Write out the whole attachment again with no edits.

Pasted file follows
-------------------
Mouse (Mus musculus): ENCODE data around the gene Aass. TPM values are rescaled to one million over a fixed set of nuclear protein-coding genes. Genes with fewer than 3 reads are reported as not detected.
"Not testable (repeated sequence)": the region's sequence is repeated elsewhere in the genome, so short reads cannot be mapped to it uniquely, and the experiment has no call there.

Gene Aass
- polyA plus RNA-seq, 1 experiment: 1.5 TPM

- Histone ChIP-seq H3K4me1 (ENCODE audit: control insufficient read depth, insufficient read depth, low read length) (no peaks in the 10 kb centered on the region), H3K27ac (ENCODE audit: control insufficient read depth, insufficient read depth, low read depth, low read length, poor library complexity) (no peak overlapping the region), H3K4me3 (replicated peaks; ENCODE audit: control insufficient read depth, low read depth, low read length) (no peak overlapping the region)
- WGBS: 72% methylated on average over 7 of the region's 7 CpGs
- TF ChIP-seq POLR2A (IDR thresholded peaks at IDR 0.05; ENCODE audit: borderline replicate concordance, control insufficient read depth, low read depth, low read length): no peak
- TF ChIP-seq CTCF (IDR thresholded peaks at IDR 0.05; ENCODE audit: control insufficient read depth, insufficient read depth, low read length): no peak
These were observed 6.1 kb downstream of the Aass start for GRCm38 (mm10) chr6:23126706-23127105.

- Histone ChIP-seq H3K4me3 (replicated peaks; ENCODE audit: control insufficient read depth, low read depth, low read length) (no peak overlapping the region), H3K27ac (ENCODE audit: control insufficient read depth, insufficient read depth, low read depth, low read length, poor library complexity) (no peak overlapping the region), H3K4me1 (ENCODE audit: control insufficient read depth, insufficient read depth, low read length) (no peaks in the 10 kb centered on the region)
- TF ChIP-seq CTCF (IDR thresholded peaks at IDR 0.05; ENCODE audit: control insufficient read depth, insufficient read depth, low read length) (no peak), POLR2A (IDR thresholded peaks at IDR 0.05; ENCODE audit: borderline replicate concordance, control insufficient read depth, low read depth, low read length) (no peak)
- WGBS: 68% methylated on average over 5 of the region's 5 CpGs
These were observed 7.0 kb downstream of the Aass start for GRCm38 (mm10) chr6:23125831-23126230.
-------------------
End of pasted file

Mouse (Mus musculus): ENCODE data around the gene Aass. TPM values are rescaled to one million over a fixed set of nuclear protein-coding genes. Genes with fewer than 3 reads are reported as not detected.
"Not testable (repeated sequence)": the region's sequence is repeated elsewhere in the genome, so short reads cannot be mapped to it uniquely, and the experiment has no call there.

Gene Aass
- polyA plus RNA-seq, 1 experiment: 1.5 TPM

- Histone ChIP-seq H3K4me1 (ENCODE audit: control insufficient read depth, insufficient read depth, low read length) (no peaks in the 10 kb centered on the region), H3K27ac (ENCODE audit: control insufficient read depth, insufficient read depth, low read depth, low read length, poor library complexity) (no peak overlapping the region), H3K4me3 (replicated peaks; ENCODE audit: control insufficient read depth, low read depth, low read length) (no peak overlapping the region)
- WGBS: 72% methylated on average over 7 of the region's 7 CpGs
- TF ChIP-seq POLR2A (IDR thresholded peaks at IDR 0.05; ENCODE audit: borderline replicate concordance, control insufficient read depth, low read depth, low read length): no peak
- TF ChIP-seq CTCF (IDR thresholded peaks at IDR 0.05; ENCODE audit: control insufficient read depth, insufficient read depth, low read length): no peak
These were observed 6.1 kb downstream of the Aass start for GRCm38 (mm10) chr6:23126706-23127105.

- Histone ChIP-seq H3K4me3 (replicated peaks; ENCODE audit: control insufficient read depth, low read depth, low read length) (no peak overlapping the region), H3K27ac (ENCODE audit: control insufficient read depth, insufficient read depth, low read depth, low read length, poor library complexity) (no peak overlapping the region), H3K4me1 (ENCODE audit: control insufficient read depth, insufficient read depth, low read length) (no peaks in the 10 kb centered on the region)
- TF ChIP-seq CTCF (IDR thresholded peaks at IDR 0.05; ENCODE audit: control insufficient read depth, insufficient read depth, low read length) (no peak), POLR2A (IDR thresholded peaks at IDR 0.05; ENCODE audit: borderline replicate concordance, control insufficient read depth, low read depth, low read length) (no peak)
- WGBS: 68% methylated on average over 5 of the region's 5 CpGs
These were observed 7.0 kb downstream of the Aass start for GRCm38 (mm10) chr6:23125831-23126230.